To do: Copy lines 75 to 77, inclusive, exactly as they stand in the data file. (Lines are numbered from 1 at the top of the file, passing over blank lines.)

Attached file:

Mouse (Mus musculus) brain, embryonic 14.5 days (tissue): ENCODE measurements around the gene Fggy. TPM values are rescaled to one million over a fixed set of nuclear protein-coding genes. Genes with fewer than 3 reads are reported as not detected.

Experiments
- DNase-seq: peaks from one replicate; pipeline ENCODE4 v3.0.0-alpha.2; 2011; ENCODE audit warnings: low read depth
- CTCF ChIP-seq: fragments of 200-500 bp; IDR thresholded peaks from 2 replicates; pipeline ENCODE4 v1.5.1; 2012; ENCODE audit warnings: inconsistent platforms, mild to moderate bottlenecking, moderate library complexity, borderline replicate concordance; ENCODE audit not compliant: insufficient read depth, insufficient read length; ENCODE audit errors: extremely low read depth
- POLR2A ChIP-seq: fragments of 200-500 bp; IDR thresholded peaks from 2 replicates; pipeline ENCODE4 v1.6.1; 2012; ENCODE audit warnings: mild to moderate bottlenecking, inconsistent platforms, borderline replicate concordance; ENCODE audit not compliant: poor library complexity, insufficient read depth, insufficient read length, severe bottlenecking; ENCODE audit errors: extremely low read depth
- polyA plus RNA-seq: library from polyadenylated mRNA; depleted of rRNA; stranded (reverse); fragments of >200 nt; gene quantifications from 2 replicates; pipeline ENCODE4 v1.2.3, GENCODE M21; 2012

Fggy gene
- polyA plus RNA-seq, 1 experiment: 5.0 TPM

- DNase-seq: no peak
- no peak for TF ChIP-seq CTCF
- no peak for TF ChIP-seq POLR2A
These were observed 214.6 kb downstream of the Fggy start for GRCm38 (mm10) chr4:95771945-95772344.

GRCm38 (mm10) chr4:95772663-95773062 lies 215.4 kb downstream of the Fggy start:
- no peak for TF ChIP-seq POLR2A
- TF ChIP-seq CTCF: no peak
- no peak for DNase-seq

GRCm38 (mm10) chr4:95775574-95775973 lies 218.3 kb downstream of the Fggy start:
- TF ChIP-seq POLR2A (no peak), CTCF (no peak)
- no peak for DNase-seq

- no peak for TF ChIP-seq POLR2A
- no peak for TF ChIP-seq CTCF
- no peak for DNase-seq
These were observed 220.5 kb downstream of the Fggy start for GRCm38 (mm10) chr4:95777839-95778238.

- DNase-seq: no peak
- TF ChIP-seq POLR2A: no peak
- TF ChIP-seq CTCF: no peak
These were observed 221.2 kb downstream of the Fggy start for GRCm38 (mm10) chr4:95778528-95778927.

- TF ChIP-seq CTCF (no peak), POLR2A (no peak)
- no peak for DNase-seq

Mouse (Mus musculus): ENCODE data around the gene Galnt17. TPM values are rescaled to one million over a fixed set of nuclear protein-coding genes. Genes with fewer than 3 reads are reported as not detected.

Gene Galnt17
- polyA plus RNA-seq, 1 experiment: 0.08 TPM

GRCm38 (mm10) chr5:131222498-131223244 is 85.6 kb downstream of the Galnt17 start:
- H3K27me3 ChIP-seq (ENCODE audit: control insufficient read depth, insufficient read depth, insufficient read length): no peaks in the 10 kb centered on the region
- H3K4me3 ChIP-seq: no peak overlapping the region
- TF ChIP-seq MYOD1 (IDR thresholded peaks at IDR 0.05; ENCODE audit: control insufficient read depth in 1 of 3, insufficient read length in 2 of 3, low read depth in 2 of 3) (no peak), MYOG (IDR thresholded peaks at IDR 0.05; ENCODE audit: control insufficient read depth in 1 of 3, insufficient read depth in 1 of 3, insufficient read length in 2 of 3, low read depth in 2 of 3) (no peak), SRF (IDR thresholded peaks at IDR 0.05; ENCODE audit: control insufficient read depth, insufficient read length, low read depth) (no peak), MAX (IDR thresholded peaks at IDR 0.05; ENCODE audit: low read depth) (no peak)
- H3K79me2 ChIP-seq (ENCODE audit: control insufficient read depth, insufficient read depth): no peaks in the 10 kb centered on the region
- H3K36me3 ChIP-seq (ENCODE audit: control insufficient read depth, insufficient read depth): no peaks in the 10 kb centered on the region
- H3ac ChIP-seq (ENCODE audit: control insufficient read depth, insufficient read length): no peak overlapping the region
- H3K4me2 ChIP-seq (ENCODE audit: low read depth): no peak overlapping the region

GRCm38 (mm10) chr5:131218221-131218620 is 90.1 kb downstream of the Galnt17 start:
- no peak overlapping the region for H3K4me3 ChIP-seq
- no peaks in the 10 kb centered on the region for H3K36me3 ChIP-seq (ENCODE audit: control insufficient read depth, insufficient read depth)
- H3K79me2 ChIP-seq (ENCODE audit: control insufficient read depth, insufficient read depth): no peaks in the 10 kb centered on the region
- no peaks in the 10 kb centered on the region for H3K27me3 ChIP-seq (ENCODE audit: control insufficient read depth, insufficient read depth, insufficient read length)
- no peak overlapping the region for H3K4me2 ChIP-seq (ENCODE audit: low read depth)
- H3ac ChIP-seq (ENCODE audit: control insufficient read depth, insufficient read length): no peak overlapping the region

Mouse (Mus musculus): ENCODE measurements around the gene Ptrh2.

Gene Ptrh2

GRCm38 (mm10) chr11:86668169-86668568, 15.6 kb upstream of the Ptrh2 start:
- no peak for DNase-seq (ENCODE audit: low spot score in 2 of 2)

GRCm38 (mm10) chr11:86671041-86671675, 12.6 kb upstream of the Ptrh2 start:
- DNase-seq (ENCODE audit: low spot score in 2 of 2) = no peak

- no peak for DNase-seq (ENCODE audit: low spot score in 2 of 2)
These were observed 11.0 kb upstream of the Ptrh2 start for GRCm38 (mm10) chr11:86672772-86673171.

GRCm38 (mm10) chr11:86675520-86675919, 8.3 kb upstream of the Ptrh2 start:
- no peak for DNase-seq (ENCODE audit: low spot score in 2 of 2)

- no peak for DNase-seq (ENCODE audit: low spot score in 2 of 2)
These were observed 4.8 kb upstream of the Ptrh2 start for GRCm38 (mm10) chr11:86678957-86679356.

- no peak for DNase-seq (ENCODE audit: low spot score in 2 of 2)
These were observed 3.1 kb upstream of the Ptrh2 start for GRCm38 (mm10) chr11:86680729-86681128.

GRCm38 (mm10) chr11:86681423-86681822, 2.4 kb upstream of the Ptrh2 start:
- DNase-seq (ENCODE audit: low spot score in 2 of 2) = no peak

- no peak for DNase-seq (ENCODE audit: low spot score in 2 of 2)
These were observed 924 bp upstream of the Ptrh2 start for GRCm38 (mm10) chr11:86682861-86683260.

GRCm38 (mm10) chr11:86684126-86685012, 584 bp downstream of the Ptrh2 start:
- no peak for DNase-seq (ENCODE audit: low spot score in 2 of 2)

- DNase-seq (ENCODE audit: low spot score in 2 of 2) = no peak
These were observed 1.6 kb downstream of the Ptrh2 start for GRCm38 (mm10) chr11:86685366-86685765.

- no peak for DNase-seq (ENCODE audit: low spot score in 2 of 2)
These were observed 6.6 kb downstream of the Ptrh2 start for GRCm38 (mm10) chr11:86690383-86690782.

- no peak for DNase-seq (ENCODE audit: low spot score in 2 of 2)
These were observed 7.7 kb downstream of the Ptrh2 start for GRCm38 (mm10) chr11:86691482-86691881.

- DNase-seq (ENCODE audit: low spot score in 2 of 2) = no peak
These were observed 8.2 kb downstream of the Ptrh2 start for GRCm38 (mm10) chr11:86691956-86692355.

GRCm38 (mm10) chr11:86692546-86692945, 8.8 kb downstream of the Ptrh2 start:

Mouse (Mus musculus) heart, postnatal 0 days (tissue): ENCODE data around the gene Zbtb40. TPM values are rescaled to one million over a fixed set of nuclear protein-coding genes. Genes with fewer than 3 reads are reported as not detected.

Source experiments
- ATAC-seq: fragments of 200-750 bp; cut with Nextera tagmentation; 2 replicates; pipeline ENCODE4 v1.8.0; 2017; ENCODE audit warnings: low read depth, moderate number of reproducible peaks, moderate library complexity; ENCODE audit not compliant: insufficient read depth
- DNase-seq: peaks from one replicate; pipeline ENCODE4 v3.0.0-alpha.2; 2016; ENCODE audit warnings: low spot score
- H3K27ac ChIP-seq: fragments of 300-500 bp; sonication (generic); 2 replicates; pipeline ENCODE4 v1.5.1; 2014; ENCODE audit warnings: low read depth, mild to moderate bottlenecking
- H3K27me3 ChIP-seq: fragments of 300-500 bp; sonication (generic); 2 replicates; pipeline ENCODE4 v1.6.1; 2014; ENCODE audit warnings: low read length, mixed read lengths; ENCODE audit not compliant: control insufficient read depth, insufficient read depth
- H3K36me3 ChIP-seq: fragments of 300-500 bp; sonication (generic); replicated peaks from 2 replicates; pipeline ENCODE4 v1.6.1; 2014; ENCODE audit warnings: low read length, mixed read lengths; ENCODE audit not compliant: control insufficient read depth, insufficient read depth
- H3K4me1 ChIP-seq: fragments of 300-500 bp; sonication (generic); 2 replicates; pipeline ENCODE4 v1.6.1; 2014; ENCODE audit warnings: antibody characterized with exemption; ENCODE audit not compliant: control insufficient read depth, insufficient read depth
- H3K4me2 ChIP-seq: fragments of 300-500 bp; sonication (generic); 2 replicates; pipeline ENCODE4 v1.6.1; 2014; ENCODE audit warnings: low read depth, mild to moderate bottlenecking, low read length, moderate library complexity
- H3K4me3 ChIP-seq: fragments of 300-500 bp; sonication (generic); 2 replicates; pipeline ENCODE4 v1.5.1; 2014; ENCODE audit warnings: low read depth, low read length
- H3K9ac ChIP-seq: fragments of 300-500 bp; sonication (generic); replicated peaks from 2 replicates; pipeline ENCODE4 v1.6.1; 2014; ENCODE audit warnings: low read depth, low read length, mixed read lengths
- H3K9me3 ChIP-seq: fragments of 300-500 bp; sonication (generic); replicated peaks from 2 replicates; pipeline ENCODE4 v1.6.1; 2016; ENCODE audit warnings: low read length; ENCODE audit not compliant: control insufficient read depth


These were observed 8.2 kb downstream of the Ptrh2 start for GRCm38 (mm10) chr11:86691956-86692355.

GRCm38 (mm10) chr11:86692546-86692945, 8.8 kb downstream of the Ptrh2 start:

Mouse (Mus musculus) heart, postnatal 0 days (tissue): ENCODE data around the gene Zbtb40. TPM values are rescaled to one million over a fixed set of nuclear protein-coding genes. Genes with fewer than 3 reads are reported as not detected.